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Virology. 2006 Feb 5;345(1):22-30. Epub 2005 Nov 8.

Revisiting the liver in human yellow fever: virus-induced apoptosis in hepatocytes associated with TGF-beta, TNF-alpha and NK cells activity.

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Tropical Medical Center, Federal do Para University, Av. Generalissimo Deodoro 92, 66055-420 Belem, Para, Brazil.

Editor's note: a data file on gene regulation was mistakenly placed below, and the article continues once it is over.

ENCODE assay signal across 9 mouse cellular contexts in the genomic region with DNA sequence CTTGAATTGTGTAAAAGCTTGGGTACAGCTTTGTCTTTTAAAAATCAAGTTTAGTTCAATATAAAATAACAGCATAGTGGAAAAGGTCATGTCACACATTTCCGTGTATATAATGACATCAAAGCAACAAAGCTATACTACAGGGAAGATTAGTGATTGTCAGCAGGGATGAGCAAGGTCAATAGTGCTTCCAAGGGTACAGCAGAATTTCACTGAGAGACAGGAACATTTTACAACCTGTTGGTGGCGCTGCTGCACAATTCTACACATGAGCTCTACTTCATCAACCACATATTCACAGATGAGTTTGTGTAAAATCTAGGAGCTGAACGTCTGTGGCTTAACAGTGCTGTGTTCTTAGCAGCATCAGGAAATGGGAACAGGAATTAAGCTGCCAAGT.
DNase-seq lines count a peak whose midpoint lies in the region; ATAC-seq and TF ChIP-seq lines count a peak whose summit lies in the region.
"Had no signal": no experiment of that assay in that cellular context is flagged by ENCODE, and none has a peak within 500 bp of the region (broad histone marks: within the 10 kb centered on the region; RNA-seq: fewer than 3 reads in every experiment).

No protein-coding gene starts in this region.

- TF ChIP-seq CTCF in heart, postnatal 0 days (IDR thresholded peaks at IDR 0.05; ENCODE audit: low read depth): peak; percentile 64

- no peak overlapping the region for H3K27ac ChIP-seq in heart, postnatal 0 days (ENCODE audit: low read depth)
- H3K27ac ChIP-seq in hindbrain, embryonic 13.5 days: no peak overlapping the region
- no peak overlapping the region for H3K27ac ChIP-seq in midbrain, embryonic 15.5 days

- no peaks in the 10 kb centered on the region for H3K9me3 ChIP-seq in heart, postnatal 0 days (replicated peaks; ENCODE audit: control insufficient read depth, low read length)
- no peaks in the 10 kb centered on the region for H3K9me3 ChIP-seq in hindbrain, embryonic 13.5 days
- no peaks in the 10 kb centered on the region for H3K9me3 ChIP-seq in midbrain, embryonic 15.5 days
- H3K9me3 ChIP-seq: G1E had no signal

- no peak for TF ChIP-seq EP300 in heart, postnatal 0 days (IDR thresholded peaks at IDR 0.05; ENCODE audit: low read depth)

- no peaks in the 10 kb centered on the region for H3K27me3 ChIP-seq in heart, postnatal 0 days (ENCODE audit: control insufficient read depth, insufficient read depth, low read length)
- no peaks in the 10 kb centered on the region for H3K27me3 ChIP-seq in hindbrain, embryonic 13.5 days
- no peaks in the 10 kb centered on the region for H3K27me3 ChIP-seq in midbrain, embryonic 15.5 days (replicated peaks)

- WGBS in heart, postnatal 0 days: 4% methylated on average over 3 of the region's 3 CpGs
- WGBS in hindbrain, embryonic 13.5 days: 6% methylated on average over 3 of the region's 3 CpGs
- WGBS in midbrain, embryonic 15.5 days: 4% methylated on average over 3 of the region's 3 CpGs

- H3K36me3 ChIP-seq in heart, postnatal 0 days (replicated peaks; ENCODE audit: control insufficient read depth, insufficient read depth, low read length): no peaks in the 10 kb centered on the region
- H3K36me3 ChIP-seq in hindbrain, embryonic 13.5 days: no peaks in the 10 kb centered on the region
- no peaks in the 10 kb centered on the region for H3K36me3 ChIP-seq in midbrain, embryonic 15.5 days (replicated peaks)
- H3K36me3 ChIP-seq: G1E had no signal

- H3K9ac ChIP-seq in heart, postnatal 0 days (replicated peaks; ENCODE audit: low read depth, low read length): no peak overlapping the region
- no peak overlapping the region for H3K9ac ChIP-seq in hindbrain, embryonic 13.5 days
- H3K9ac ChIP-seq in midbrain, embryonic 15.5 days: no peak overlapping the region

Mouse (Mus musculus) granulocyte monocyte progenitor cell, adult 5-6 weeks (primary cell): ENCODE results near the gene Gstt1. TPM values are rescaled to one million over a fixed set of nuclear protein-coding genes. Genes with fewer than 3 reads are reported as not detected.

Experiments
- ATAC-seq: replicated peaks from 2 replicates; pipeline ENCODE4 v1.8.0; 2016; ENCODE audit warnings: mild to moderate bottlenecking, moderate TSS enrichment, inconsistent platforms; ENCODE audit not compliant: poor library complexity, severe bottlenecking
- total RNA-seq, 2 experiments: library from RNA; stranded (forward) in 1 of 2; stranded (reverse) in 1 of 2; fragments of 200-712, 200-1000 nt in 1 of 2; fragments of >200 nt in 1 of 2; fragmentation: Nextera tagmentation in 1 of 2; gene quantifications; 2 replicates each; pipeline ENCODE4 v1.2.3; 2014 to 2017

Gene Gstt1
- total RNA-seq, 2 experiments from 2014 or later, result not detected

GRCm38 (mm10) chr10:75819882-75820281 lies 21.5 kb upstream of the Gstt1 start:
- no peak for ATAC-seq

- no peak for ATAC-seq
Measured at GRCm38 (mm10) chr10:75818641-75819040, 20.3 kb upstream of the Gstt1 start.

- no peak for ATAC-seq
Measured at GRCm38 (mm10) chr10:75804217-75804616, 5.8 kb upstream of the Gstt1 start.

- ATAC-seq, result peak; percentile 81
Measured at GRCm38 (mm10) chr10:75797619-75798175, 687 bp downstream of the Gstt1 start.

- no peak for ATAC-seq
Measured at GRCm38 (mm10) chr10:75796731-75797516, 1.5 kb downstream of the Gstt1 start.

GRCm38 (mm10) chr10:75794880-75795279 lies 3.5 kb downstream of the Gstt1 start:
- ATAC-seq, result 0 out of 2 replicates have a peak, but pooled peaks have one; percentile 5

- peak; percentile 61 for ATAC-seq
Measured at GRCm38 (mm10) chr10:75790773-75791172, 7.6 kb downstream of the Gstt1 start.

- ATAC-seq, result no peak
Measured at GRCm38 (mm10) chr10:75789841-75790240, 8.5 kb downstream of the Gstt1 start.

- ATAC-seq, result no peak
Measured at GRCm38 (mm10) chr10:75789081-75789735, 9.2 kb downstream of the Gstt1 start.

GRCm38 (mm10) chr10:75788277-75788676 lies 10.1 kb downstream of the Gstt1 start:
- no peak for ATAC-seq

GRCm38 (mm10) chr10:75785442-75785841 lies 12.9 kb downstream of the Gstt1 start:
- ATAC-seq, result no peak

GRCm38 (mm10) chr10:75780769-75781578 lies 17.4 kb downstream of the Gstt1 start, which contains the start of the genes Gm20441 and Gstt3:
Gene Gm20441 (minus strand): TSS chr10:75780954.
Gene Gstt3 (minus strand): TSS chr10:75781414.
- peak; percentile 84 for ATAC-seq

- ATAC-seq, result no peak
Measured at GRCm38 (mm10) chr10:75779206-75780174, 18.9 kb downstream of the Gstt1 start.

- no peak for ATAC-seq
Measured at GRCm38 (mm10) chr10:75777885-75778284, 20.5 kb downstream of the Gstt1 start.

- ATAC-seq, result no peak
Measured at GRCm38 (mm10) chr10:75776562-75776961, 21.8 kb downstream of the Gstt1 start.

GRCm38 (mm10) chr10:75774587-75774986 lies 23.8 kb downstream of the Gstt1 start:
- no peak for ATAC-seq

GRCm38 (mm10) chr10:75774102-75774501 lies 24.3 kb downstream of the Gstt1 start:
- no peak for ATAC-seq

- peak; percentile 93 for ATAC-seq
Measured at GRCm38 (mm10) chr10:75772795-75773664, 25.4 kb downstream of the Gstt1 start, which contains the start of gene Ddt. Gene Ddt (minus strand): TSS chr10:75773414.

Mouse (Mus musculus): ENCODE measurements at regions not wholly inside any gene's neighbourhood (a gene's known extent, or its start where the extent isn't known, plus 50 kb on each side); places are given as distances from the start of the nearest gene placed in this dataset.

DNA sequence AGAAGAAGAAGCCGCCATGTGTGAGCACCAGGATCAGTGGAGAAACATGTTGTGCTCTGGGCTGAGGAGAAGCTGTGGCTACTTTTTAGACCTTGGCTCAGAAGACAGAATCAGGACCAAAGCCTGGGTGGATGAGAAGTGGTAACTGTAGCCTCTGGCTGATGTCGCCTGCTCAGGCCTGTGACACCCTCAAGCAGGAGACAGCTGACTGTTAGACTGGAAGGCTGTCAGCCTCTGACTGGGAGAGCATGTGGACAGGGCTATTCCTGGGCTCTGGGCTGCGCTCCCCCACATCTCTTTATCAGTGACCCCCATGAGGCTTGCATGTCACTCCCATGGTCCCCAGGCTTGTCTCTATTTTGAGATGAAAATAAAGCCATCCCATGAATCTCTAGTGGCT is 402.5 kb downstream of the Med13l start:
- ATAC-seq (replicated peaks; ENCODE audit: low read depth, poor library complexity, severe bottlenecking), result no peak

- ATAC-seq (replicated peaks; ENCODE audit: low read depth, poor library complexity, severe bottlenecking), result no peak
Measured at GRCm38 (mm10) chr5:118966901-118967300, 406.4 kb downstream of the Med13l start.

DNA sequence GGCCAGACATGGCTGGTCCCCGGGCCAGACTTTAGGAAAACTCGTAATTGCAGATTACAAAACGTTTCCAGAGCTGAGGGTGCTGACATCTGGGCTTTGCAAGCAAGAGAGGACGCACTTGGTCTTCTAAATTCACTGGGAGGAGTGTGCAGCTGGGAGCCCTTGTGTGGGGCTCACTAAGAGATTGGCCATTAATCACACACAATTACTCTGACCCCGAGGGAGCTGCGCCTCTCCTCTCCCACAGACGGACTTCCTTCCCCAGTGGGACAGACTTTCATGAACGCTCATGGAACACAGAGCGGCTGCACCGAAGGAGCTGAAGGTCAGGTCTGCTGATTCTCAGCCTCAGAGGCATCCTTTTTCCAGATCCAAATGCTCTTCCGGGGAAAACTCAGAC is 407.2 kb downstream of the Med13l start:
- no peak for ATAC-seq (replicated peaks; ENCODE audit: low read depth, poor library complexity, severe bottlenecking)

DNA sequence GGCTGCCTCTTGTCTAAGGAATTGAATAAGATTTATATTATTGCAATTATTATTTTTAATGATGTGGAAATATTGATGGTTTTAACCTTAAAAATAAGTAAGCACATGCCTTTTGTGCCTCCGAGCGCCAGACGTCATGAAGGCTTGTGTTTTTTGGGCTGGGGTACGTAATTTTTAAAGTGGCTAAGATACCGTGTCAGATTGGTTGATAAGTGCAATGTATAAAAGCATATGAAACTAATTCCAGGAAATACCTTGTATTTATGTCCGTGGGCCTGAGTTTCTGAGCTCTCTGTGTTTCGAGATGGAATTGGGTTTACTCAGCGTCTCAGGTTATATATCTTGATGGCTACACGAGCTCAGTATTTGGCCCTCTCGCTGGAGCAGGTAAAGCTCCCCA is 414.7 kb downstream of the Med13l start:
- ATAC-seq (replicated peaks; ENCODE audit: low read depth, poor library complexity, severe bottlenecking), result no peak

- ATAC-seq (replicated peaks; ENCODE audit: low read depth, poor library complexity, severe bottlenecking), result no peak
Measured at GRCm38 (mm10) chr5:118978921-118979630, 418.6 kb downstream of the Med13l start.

Flavivirus infection as dengue and yellow fever persists as a terrible menace to pandemics, due to Aedes prevalence in the Americas. Yellow fever is characterized by hepatocyte damage, with steatosis, apoptosis and necrosis, mainly in the midzonal region of the liver, but the injury mechanism has not been studied at the light of recent knowledge, such as the advances in cell death mechanisms, inflammatory response and cytokine cell expression tools. We studied 53 human liver paraffin embedded blocks from patients who died with yellow fever, all with histological demonstration of higher prevalence of apoptosis over necrosis and mild disproportionate inflammatory response. Viral antigens were found most frequently in hepatocytes from the midzonal area than other lobule areas, as detected by specific immunohistochemistry. Infiltrating cell subpopulations showed mainly CD4+ T lymphocytes, with small numbers of CD8+ cytotoxic lymphocytes, CD20+ B lymphocytes, NKT+ cells and S100+ dendritic cells in the sites of inflammation, as compared to normal and leptospirosis liver blocks. Some cells expressed TNF-alpha and IFN-gamma, but a much more intense proportion of TGF-beta expressing cells were found, suggesting both a Th1 and Th3 patterns of immune response in yellow fever. Most affected hepatocyte presented apoptosis markers that appear at the cell death main pathway in this infection. Viral antigens, which production could interfere in hepatocyte biology, could induce the activation of apoptosis cascade, but TGF-beta was also an apoptosis promoter. Our finding supports the key effect of the yellow fever virus in hepatocyte injury, resulting in prevalence of apoptosis over necrosis, aside from a TGF-beta action induced by the inflammatory response.

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